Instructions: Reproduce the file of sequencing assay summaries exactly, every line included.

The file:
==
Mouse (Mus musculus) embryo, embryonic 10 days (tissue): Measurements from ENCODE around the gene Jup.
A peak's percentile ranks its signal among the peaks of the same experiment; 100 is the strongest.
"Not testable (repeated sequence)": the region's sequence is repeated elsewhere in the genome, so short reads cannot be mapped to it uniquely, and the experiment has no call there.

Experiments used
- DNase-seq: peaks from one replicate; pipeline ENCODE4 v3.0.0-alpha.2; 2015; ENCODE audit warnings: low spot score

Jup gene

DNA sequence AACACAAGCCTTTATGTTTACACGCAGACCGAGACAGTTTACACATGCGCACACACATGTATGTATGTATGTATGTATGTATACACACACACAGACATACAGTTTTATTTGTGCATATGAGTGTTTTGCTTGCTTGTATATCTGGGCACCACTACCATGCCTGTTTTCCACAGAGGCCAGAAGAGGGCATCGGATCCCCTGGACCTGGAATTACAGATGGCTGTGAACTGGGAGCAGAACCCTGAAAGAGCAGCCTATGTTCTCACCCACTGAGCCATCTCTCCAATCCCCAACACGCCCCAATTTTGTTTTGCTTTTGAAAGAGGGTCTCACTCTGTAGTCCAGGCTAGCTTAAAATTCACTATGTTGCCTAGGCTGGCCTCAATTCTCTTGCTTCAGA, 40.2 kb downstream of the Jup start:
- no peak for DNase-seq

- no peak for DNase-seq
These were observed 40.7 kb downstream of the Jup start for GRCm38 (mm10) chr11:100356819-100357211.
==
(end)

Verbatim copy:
Mouse (Mus musculus) embryo, embryonic 10 days (tissue): Measurements from ENCODE around the gene Jup.
A peak's percentile ranks its signal among the peaks of the same experiment; 100 is the strongest.
"Not testable (repeated sequence)": the region's sequence is repeated elsewhere in the genome, so short reads cannot be mapped to it uniquely, and the experiment has no call there.

Experiments used
- DNase-seq: peaks from one replicate; pipeline ENCODE4 v3.0.0-alpha.2; 2015; ENCODE audit warnings: low spot score

Jup gene

DNA sequence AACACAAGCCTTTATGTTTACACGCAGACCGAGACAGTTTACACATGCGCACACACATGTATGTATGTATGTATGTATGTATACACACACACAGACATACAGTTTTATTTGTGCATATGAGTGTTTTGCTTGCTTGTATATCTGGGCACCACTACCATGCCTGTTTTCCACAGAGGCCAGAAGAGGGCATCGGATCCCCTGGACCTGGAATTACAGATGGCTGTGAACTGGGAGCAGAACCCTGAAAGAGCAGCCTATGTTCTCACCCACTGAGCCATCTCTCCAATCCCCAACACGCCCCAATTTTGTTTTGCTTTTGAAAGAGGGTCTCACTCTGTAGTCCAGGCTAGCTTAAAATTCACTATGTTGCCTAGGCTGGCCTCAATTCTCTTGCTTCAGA, 40.2 kb downstream of the Jup start:
- no peak for DNase-seq

- no peak for DNase-seq
These were observed 40.7 kb downstream of the Jup start for GRCm38 (mm10) chr11:100356819-100357211.